There are a number of licensed tour operators who provide options to have water dropped off or delivered ahead of your hike.
Can I purchase food along the way?
It is recommended you carry enough food for the walk as options for purchasing food are very limited. You may be able to purchase food from the following locations:
- The historic Cape Otway Lightstation precinct café serves light meals and refreshments during business hours. Entry fees apply.
- The Lightstation entry station sells cold drinks and snacks to visitors choosing not to enter the historic area.
- Apollo Bay has supermarkets for comprehensive shopping needs and nearby villages are located at Lavers Hill and Princetown and Bimbi Park on Cape Otway.
Parks Victoria’s licensed tour operators can provide a food and water drop-off service
What should I bring?
Whether you are planning a multi-day hike or an afternoon walk, it is important to plan in advance. Coastal weather can change quickly and be unpredictable in all seasons. Be prepared for strong winds, heavy rain; as well as hot or cold weather throughout the year.
- Protective clothing such as a jumper, weatherproof jacket, hat and sunscreen.
- Sturdy footwear with a good tread.
- First Aid Kit — for blisters, sunburn, stings and bites (especially if you have extreme reactions/allergies).
- A large waterproof bag – may be useful for keeping gear dry inside your pack when crossing rivers.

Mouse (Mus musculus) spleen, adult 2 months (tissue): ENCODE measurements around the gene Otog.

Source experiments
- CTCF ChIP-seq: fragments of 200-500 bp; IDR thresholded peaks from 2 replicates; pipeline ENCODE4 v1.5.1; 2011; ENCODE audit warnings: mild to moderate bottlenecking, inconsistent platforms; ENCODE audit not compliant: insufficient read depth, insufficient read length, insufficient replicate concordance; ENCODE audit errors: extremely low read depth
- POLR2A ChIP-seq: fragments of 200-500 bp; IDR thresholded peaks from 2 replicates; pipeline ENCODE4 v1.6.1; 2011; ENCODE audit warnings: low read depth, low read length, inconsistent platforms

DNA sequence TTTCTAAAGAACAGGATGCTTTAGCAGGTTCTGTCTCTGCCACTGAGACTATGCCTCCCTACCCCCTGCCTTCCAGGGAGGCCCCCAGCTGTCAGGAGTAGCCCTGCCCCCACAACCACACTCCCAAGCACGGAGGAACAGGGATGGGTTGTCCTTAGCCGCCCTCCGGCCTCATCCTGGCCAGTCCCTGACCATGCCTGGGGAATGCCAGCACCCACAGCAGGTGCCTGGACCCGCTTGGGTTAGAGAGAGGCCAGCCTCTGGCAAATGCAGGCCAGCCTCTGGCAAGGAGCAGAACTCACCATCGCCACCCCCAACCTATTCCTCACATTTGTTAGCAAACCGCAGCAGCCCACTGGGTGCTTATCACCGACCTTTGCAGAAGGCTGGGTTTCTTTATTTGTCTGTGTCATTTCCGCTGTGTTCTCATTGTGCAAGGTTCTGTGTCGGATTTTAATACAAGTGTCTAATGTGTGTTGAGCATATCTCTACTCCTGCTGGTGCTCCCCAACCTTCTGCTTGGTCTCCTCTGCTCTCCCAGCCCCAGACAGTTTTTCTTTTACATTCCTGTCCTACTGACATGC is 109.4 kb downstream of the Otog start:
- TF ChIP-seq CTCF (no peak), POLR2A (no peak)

- A portable radio (not mobile phone/internet access) for immediate access to Emergency broadcasting and updates (e.g. fire and storm warnings and updates) including ABC Local Radio.
- Food and Water — Carry food, water, water treatment methods, and equipment for up to 15km per day if you are walking unsupported. Alternatively, you may consider linking your walk to nearby accommodation and service providers. Water is untreated rainwater and not guaranteed to be available at campgrounds.
- Leave no trace — please ensure that you carry all your rubbish out with you. Do not deposit rubbish into the composting toilets as this stops the systems from working and staff then have to physically remove your rubbish by hand.
Is there mobile phone and internet coverage on the walk?
Mobile coverage is intermittent along the Great Ocean Walk. Generally, Telstra mobile coverage can be found at high points where there is little overhanging vegetation.
Known mobile phone reception areas (Telstra only) include; Blanket Bay beach area, above Station Beach, Johanna Beach, Milanesia Beach at creek crossing, Ryans Den campground, Moonlight Head and Devils Kitchen campground ocean-view areas.
Can I swim along the Great Ocean Walk?
Beaches along the track not patrolled by lifesavers, therefore swimming is not recommended. For information on patrolled swimming beaches, contact the Apollo Bay or Port Campbell Visitor Information Centres.
Where can I book a tour to complete the walk?
One of the best ways to experience the Great Ocean Walk is with a Licensed Tour Operator. Booking a Licensed Tour Operator gives you the confidence they are insured and comply with park regulations and best of all, they do all the hard work for you by planning and preparing your visit so you can enjoy your nature-based adventure to the fullest.